In case you are a prick of the perpetual sort, let me give you some advice. I know you've probably watched your fair share of television and likely equate arrogance with intelligence. But in the real world, you have to be incredibly brilliant for co-workers to put up with someone that comes across as condescending as you do on this forum. And judging from your apparent deficiency in grammar and spelling skills, I highly doubt your intelligence rises to any workable definition of brilliance. I've read two posts wherein you wrote "academicly" instead of "academically." A single instance could be written off as a simple mistake. But two separate instances is a clear indication that you really don't know how to spell the word. So if you think you're going to get any play out of this "holier than thou" attitude you exhibit on this forum in the "real" world, you're sorely mistaken. You might even get your teeth punched down your throat.

With that said, given your constant usage of a LSAT score of 160 as your baseline for judging someone's intellectual abilities, I surmise that you scored 160 or above on your LSAT. If you did that's wonderful. But it certainly doesn't give you license to sling insults at others. Play nice, dude.

18
Transferring / Re: Process of Transferring From COOLEY
« on: May 09, 2012, 10:05:48 PM »
FutureLSStudent, if you're goal is to finish your law degree at a school other than Cooley then you'd probably be better off foregoing school in the fall and retake the LSAT in an attempt to score into the school of your choice.

As Roald pointed out, finishing in the top 10% is unlikely. In fact, you have a 90% chance of not finishing in the top 10%. The odds are stacked precariously against you. And in many ways, how well you do your first year is largely out of your control. The forced curve is brutal. Professors try to grade objectively (one can hope), but complete objectivity is impossible given the subjective nature of legal analysis. It's not as though every question has a clear right or wrong answer; there are many shades of gray in the law. A professor, for example, might mark you down because you chose to flesh out an argument that he thought was of little importance, even though reasonable minds could disagree as to its legal relevance.   

If you move forward with your current plan, you're placing your fate mostly in the hands of your professors and fellow students. Law school is fiercely competitive. It's unlike college in almost every imaginable way. You could conceivably spend 18 hours a day in the library and still end up with a pedestrian gpa that's well outside of the top 10%.

In my humble opinion, you'd be better off devoting the time and energy that you ostensibly plan to exert in your studies this fall to retaking (and mastering) the LSAT.

so now you agree with me. Awsome. Buzz must have faded?

Are you enjoying the anonymity of cyberspace, young Nova? Good. The world desperately needs more pricks. Keep up the great work!

19
Transferring / Re: Process of Transferring From COOLEY
« on: May 09, 2012, 09:47:54 PM »
I agree, it's a statement with no basis in reality. Many law schools have a median/average LSAT score below 160, and yet maintain low academic attrition.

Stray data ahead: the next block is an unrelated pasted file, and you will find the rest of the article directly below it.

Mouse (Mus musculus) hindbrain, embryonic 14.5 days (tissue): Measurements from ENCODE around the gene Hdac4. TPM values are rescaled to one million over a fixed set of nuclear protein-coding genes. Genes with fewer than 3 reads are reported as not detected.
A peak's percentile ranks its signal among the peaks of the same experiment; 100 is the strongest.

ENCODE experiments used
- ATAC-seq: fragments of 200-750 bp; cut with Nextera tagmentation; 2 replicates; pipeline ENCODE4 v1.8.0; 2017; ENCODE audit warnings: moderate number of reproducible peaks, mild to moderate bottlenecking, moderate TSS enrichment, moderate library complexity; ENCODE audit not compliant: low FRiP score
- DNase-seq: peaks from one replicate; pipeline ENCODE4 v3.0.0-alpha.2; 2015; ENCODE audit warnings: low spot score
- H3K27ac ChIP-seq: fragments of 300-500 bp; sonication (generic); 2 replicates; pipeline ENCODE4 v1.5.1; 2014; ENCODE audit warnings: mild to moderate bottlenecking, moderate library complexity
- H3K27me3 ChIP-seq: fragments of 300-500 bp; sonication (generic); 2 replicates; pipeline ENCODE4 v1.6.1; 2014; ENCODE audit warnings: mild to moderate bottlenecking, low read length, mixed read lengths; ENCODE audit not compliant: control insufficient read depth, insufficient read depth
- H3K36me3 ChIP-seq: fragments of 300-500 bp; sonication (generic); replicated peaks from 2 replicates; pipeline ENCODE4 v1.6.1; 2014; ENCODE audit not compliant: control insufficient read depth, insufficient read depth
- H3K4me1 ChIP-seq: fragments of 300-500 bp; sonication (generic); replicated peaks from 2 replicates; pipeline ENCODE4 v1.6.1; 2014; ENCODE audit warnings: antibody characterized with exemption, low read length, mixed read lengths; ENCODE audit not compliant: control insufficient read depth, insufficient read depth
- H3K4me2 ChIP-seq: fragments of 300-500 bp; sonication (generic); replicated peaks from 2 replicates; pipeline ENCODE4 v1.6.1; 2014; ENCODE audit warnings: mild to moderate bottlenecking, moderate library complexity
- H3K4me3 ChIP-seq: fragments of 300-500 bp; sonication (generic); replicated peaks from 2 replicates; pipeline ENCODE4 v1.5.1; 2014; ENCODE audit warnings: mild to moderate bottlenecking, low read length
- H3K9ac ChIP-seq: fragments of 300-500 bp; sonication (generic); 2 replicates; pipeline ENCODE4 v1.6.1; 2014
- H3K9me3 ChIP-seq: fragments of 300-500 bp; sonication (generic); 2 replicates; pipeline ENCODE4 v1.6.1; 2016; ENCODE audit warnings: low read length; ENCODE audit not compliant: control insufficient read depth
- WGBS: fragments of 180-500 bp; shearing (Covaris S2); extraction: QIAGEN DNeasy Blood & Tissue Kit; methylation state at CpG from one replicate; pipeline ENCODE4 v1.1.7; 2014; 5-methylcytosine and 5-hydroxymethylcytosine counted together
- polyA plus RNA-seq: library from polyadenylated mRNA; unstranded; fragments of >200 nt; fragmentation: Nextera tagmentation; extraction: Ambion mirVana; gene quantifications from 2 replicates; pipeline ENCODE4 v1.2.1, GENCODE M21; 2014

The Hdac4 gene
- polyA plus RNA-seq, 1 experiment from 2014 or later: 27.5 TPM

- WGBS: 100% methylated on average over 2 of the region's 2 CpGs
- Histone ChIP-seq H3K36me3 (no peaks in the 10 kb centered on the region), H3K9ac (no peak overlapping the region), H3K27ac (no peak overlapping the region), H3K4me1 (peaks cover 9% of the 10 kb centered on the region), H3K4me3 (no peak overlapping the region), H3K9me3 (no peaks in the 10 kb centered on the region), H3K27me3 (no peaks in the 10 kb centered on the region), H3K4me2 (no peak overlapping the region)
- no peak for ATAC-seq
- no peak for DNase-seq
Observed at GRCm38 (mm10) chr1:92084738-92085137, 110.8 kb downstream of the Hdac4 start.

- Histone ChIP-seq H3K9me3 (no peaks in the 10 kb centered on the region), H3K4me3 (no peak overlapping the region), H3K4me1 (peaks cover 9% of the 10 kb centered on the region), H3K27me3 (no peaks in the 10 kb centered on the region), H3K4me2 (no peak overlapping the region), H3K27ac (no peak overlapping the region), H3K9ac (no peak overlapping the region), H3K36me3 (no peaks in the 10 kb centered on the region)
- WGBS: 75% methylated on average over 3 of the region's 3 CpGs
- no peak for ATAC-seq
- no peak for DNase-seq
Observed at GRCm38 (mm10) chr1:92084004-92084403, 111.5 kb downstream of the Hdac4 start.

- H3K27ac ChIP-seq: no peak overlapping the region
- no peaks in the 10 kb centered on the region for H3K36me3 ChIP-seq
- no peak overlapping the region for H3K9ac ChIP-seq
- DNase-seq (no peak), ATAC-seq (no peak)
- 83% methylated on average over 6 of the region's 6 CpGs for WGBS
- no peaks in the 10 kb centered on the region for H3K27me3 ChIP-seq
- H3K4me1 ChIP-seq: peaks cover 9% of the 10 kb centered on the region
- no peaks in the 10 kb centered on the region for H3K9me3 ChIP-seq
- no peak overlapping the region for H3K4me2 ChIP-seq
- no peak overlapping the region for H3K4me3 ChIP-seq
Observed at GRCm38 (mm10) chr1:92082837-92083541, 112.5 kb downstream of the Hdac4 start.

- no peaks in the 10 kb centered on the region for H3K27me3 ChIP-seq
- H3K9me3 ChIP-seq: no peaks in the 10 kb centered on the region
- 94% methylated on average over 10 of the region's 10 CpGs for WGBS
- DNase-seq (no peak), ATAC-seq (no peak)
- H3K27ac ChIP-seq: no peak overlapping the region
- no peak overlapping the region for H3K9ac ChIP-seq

but that wasn't the question was it? It was about transfering out. Seperate issues.

You made it an issue when you stated that if the OP scored below 160 he wouldn't be able to handle a 15 credit-hour course load.

20
Where should I go next fall? / Re: Cooley vs Capital
« on: May 09, 2012, 04:14:20 PM »
On the whole, job prospects tend to get worse the deeper you go into the law school rankings.  That tends to demonstrate that it is, in fact, the schools, rather than the individuals.

A contrarian viewpoint would be that the dismal job prospects faced by graduates of lower-tiered schools are more reflective of the realities of supply and demand than an inadequacy of the schools themselves.

Let's face it: law school is law school is law school. There's only one way to read and interpret Hamer v. Sidway. All American law schools share a similar first-year curriculum. Students can then differentiate themselves by course selection, extracurricular activities, and internships in the second and third years. But even this preparation can take one only so far.

The recession forced corporations to rethink how they spent money on legal services. Some 366 corporations, for instance, refused to pay for legal work done by first and second year associates. This phenomenon caused the hiring freezes, which was soon followed by mass layoffs of experienced associates resulting from the downsizing and/or elimination of legal departments within multinational law firms. Many of the laid-off associates, who had valuable legal experience, landed in mid-law and boutique firms ahead of newly-minted attorneys.

Without casting blame on corporations (Biglaw was, in large part, a victim of its own success), their decision to tighten the belt straps has trickled down throughout the entire legal community with disastrous effect.  This has left lower-tiered students without many viable options in a contracted legal marketplace.

If this "new normal" is here to stay, as it appears to be, then we need to rethink and reorganize legal education in America. Many of the lower-tiered schools are no longer needed because the supply of new graduates each year now far exceeds the demand for their services. Law firms that once were happy to hire graduates from second-tier schools are now able to pluck kids from the upper first-tier without issue.